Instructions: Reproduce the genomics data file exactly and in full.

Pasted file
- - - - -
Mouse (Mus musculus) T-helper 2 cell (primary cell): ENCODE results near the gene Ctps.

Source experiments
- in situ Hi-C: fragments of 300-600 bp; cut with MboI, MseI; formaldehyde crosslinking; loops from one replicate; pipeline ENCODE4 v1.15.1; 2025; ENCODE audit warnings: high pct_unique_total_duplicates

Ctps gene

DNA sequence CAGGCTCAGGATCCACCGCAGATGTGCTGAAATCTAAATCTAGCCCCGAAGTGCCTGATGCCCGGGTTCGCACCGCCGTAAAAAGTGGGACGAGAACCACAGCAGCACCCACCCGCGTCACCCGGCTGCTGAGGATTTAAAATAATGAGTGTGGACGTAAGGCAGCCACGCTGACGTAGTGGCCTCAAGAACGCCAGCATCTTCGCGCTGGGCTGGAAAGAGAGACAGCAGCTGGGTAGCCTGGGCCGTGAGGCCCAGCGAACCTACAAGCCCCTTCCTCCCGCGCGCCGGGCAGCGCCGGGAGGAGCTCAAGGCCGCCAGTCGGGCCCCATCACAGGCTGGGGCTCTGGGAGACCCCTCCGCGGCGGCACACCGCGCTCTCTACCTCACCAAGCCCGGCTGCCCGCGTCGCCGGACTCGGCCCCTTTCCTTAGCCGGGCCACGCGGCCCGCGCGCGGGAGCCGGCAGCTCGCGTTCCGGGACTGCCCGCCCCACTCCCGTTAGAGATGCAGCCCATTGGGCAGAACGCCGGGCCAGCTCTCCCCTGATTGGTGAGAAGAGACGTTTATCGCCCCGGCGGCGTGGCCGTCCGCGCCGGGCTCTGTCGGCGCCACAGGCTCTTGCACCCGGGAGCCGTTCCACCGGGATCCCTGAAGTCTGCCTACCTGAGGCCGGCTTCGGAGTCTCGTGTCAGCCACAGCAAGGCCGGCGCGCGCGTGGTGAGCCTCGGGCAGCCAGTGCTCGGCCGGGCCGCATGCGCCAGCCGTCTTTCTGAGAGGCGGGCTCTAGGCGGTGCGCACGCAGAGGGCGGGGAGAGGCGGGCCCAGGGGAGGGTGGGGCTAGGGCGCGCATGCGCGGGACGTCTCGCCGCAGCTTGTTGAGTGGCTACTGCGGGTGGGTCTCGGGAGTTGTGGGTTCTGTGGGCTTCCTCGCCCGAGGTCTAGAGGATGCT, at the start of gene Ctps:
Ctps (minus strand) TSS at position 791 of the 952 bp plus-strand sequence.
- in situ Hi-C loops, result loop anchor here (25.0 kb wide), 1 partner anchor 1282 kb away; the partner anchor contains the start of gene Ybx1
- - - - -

Mouse (Mus musculus) T-helper 2 cell (primary cell): ENCODE results near the gene Ctps.

Source experiments
- in situ Hi-C: fragments of 300-600 bp; cut with MboI, MseI; formaldehyde crosslinking; loops from one replicate; pipeline ENCODE4 v1.15.1; 2025; ENCODE audit warnings: high pct_unique_total_duplicates

Ctps gene

DNA sequence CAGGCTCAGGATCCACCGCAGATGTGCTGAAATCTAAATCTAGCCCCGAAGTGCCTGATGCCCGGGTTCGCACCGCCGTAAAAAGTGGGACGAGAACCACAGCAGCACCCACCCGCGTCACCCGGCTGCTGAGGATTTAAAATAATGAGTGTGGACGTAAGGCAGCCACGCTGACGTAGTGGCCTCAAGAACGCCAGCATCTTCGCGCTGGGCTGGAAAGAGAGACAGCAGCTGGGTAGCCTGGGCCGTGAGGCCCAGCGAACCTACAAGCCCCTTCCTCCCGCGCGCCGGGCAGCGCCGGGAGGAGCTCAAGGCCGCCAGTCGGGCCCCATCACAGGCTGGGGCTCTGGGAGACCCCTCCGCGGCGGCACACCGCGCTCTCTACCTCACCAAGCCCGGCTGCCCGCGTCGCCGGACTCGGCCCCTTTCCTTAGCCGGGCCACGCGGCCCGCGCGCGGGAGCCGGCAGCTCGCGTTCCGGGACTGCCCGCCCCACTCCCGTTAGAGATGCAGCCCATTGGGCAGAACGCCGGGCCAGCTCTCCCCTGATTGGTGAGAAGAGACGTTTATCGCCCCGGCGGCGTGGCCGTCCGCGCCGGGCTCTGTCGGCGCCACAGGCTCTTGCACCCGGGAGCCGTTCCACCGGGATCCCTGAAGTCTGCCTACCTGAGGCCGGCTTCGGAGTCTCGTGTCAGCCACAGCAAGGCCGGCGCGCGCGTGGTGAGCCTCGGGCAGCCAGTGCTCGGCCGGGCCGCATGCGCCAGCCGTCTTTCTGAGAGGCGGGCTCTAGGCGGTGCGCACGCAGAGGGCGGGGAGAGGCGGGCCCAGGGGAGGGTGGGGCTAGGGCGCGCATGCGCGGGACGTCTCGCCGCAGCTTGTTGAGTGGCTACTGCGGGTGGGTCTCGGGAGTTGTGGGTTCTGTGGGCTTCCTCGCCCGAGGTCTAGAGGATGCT, at the start of gene Ctps:
Ctps (minus strand) TSS at position 791 of the 952 bp plus-strand sequence.
- in situ Hi-C loops, result loop anchor here (25.0 kb wide), 1 partner anchor 1282 kb away; the partner anchor contains the start of gene Ybx1